- VOA Burmese
A British political activist has been refused entry into Hong Kong after receiving threats from China.
Benedict Rogers, the deputy chair of the Conservative Party Human Rights Commission, was stopped at immigration and denied entry into the former British colony on Wednesday morning, according to the Guardian.
Rogers told the newspaper: “It is absolutely bizarre… I feel shocked. I had received a warning that this might happen, so I was mentally prepared for it but was hoping it wouldn’t happen.”
“They [immigration officers] gave me no explanation at all.”
According to the Hong Kong Cultural & Political Forum, a network for expat Hong Kongers, the Chinese embassy in the UK warned Rogers not to visit the city to meet political figures unsavoury to the Chinese regime.
The embassy sent him a message on Tuesday saying: “I am afraid that if he [Rogers] insists on travelling, he will not be able to enter,” the group claimed.
British nationals can legally enter Hong Kong without a visa for up to six months.
Today I had great privilege of meeting with some of Hong Kong's leading pro-democracy legislators and activists. I pledge to stand with them pic.twitter.com/9FxgB31wrL
— Benedict Rogers (@benedictrogers) October 1, 2017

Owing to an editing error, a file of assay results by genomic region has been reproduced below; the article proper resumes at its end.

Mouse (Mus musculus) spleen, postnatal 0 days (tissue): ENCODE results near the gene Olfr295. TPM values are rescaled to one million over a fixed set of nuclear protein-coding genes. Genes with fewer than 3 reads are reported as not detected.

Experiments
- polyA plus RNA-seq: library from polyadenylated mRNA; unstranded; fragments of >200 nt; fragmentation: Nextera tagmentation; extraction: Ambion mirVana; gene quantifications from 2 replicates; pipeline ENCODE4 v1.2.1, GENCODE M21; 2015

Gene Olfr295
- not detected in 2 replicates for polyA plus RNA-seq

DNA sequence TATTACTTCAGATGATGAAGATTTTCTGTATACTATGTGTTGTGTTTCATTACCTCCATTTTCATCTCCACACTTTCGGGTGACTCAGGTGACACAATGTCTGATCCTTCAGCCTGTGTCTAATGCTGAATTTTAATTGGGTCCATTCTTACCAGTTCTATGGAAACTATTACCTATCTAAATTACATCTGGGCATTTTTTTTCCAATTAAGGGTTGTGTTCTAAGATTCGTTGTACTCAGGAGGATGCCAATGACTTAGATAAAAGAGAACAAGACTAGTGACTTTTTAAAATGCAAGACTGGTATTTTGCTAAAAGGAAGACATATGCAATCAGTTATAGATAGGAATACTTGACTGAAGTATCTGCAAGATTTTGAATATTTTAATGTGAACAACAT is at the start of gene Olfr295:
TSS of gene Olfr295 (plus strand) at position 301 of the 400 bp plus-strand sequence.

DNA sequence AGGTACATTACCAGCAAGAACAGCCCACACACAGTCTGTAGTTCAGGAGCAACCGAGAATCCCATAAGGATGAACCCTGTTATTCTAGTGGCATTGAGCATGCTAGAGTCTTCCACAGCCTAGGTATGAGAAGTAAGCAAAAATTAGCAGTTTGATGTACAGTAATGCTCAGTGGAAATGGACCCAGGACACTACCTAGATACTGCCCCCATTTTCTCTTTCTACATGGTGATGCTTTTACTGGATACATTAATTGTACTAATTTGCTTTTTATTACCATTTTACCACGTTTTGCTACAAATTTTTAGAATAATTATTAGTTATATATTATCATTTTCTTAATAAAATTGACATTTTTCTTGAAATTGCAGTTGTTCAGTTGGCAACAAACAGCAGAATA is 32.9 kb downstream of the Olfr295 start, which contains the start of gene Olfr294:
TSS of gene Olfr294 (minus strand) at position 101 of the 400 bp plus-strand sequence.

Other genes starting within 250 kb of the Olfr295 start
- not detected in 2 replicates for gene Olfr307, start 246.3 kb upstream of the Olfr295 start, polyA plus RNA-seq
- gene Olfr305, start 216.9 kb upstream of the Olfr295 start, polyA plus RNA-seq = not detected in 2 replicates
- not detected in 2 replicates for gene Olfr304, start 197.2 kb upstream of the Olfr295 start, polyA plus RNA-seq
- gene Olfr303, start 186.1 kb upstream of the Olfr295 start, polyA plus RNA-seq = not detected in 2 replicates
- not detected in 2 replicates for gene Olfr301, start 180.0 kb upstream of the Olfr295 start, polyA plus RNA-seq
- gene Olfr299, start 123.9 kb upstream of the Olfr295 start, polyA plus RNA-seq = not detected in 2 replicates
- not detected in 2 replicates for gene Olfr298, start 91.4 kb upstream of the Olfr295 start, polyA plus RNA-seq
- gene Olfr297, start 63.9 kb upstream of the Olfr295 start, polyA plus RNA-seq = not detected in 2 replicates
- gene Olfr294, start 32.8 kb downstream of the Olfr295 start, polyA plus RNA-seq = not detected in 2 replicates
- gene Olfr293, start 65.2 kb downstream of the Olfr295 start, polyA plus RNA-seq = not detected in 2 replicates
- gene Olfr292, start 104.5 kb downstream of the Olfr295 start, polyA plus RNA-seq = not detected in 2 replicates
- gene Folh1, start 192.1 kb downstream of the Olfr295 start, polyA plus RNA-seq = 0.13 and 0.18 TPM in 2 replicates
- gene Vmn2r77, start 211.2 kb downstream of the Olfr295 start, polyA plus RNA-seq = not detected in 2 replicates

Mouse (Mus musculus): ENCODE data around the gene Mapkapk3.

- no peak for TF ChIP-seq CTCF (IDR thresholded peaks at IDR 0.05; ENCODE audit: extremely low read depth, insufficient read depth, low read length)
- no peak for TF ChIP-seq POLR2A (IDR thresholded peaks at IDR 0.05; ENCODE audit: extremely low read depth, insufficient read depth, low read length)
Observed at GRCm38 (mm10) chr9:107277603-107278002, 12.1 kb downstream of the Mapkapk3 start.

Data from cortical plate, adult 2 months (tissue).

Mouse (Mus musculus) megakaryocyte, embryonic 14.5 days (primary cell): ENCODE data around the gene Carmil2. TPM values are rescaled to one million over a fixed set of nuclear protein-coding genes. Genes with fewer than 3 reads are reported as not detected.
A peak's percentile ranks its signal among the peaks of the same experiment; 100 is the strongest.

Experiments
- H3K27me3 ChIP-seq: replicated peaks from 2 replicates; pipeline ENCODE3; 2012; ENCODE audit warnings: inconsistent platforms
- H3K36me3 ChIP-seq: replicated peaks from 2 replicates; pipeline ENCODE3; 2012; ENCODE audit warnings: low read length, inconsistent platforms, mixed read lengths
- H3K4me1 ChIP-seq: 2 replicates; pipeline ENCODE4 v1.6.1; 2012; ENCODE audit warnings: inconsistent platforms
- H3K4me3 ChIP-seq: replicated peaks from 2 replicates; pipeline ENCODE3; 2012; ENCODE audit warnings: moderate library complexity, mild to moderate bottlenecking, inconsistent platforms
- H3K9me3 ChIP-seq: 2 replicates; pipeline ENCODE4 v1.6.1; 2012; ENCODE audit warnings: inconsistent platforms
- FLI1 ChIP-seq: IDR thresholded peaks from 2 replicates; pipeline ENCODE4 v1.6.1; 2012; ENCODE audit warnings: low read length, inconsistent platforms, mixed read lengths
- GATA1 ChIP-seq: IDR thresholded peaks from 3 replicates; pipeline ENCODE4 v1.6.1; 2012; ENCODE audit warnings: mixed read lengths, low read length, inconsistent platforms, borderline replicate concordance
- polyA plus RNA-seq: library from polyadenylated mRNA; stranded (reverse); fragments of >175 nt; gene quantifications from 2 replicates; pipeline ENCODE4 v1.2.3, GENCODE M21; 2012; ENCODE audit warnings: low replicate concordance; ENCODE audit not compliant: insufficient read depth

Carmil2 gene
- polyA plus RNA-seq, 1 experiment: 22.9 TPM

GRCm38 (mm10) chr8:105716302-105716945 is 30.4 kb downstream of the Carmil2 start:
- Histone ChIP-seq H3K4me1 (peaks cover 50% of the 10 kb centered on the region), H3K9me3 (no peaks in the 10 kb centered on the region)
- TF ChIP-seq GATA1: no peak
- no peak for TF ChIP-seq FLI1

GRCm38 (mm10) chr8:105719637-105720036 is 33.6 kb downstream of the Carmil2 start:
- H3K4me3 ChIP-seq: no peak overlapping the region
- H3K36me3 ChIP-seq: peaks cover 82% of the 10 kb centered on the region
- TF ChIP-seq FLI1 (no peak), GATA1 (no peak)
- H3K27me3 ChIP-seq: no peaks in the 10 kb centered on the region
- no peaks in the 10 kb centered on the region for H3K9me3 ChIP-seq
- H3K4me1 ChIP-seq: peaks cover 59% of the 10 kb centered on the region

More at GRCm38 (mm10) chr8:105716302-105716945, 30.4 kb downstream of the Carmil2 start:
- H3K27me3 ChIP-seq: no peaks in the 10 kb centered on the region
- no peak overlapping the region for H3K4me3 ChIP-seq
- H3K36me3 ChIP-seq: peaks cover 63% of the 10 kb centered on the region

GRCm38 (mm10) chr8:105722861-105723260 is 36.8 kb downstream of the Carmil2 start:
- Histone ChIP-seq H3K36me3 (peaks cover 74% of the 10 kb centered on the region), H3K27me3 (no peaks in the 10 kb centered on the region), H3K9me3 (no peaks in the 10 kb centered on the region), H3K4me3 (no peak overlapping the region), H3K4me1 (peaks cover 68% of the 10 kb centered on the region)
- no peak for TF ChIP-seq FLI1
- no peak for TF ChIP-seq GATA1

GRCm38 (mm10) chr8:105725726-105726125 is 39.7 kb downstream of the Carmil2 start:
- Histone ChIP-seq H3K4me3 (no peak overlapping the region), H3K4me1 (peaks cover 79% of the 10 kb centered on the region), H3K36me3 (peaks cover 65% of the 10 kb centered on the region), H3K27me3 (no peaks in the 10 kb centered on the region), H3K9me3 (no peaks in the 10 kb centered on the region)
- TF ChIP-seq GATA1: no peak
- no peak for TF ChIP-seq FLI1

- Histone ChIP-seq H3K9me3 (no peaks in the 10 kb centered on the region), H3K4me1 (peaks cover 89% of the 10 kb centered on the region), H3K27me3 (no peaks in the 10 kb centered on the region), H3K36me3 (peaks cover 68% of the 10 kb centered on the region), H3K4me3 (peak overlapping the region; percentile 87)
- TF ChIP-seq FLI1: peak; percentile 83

Rogers lived in Hong Kong between 1997 and 2002, shortly after Hong Kong was returned from British to Chinese control.
“I did see some early warning signs of the erosion of freedom [when he lived in Hong Kong], but they were more through self-censorship than by the Communist Party’s direct interference,” Rogers wrote in a blog post for the ConservativeHome website in June.
“The erosion has accelerated in the past four years,” he continued, referring to recent events including the city’s disqualification of pro-democracy lawmakers from its parliament and disappearance of five booksellers who sold politically sensitive publications in the city.
“Beijing is looking for any excuse to deny the pro-democracy movement any space,” Rogers added.
Hong Kong and China operate by the “One Country, Two Systems” principle, which allows certain Chinese regions to retain distinct economic, political, and legal systems, while remaining under Chinese sovereignty.
Rogers told the Guardian: “I said [to the immigration officer who escorted him to his flight out of Hong Kong]: ‘Does this mean one country, two systems is dead? Is it one country one system now?’